In the conventional organic EL device, the transparent electrode 13 composed of ITO or the like is formed on the transparent substrate 14 composed of glass or the like, and the luminescent layer 12 containing an organic compound and the metal electrode 11 serving as the cathode are deposited thereon in that order. Light from the luminescent layer 12 goes out from the transparent substrate 14 side.
 When a display apparatus is fabricated using the organic EL device having such a structure and using switching elements, such as TFTs, for driving, since the switching elements are formed on the transparent substrate 14, the pixel aperture ratio is decreased. Therefore, an organic EL device has been disclosed in which a substrate for forming switching elements is also placed on the side of the metal electrode 11. In such a structure, since the switching elements and circuits are provided on the side of the metal electrode 11, it is possible to design the device without aperture ratio restrictions, and thus a high efficiency, high definition display can be fabricated.
 However, in the organic EL device described above, ambient light entering from the transparent substrate side is totally reflected by the metal electrode, resulting in a decrease in contrast due to reflected glare, etc.
 On the other hand, Japanese Patent Laid-Open No. 9-127885 discloses a display device in which, by providing a quarter-wave plate and a linearly polarizing plate (circularly polarizing filter) on the outer surface of the transparent substrate 14, reflection of ambient light can be reduced, thus preventing the reflected glare. However, when such a circularly polarizing filter is used, it is not possible for almost half of the light emitted from the luminescent layer to pass through the filter, resulting in a decrease in luminance.
 Additionally, a method is also disclosed in which an antireflection layer is provided on the cathode (Japanese Patent Laid-Open No. 2000-315582). FIG. 2 is a sectional view which schematically shows a conventional organic EL device having such a structure. In FIG. 2, the same elements are shown by the same numerals as those of FIG. 1. Numeral 15 represents an antireflection layer.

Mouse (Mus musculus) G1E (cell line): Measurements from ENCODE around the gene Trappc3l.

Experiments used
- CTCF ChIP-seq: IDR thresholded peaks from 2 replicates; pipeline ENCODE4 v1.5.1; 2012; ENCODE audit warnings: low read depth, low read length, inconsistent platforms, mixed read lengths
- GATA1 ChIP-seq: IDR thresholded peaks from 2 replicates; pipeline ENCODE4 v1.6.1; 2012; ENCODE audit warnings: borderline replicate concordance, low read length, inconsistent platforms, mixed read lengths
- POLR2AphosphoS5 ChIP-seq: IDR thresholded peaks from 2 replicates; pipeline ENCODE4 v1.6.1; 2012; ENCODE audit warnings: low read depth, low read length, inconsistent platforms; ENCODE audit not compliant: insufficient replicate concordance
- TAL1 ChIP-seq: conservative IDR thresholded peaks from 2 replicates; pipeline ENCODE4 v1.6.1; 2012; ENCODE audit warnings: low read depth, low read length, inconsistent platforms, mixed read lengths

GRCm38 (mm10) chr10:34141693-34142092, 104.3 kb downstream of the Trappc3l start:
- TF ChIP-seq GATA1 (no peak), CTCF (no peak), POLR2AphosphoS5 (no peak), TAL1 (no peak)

Since a transparent conductor is preferably used for the anode and a metal is preferably used as the cathode in view of the work functions, as described above, the antireflection layer is inevitably provided on the luminescent layer side of the cathode. In such a structure, the luminance is not decreased by the polarizing filter as in the case described above. However, since the antireflection layer 15 is provided between the metal electrode 11 and the luminescent layer 12, the work function must be taken into consideration so as not to hinder the electron injection from the metal electrode 11 to the luminescent layer 12, and also the antireflection layer 15 must be composed of a material which does not inhibit conductivity of the device. Therefore, strict restrictions are imposed on the material.
 A device is also disclosed in U.S. Pat. No. 5,986,401 in which an antireflection layer is provided below an organic EL layer. In this structure, a transparent organic EL layer is formed and then an antireflection layer is placed therebelow. In one embodiment, the organic EL layer is deposited on a substrate with a planarizing layer therebetween, and in the other embodiment, the antireflection layer is formed under a transparent substrate provided with the organic EL device.